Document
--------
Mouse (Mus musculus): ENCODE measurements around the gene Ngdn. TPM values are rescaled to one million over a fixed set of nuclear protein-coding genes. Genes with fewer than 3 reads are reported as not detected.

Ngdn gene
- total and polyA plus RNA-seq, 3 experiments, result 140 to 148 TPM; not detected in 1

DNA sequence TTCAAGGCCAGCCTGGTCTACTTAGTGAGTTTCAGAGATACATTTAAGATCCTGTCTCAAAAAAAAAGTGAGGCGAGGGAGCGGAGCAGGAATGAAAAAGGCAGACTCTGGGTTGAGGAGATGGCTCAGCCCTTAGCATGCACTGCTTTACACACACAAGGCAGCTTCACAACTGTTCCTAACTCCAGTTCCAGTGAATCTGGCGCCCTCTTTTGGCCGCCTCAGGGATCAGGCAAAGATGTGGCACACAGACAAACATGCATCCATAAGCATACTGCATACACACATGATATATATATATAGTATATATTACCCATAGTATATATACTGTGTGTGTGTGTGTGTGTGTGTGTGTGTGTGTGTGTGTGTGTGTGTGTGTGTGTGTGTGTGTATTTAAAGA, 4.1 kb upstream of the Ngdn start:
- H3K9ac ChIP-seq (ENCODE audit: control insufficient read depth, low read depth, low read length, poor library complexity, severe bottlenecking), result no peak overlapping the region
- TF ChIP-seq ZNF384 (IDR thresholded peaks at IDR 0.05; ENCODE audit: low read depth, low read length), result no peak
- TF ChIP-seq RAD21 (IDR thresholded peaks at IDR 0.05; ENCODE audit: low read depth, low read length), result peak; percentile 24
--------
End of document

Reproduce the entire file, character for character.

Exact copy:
Mouse (Mus musculus): ENCODE measurements around the gene Ngdn. TPM values are rescaled to one million over a fixed set of nuclear protein-coding genes. Genes with fewer than 3 reads are reported as not detected.

Ngdn gene
- total and polyA plus RNA-seq, 3 experiments, result 140 to 148 TPM; not detected in 1

DNA sequence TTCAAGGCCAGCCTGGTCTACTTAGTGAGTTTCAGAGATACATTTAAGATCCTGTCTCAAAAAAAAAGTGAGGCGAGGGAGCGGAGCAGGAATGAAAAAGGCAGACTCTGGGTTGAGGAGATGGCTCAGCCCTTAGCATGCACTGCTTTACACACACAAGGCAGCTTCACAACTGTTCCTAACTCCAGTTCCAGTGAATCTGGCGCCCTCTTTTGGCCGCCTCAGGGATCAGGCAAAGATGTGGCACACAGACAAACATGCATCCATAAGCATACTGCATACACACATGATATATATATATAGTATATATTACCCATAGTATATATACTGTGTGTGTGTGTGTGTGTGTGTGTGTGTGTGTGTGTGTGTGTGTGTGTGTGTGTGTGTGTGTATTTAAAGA, 4.1 kb upstream of the Ngdn start:
- H3K9ac ChIP-seq (ENCODE audit: control insufficient read depth, low read depth, low read length, poor library complexity, severe bottlenecking), result no peak overlapping the region
- TF ChIP-seq ZNF384 (IDR thresholded peaks at IDR 0.05; ENCODE audit: low read depth, low read length), result no peak
- TF ChIP-seq RAD21 (IDR thresholded peaks at IDR 0.05; ENCODE audit: low read depth, low read length), result peak; percentile 24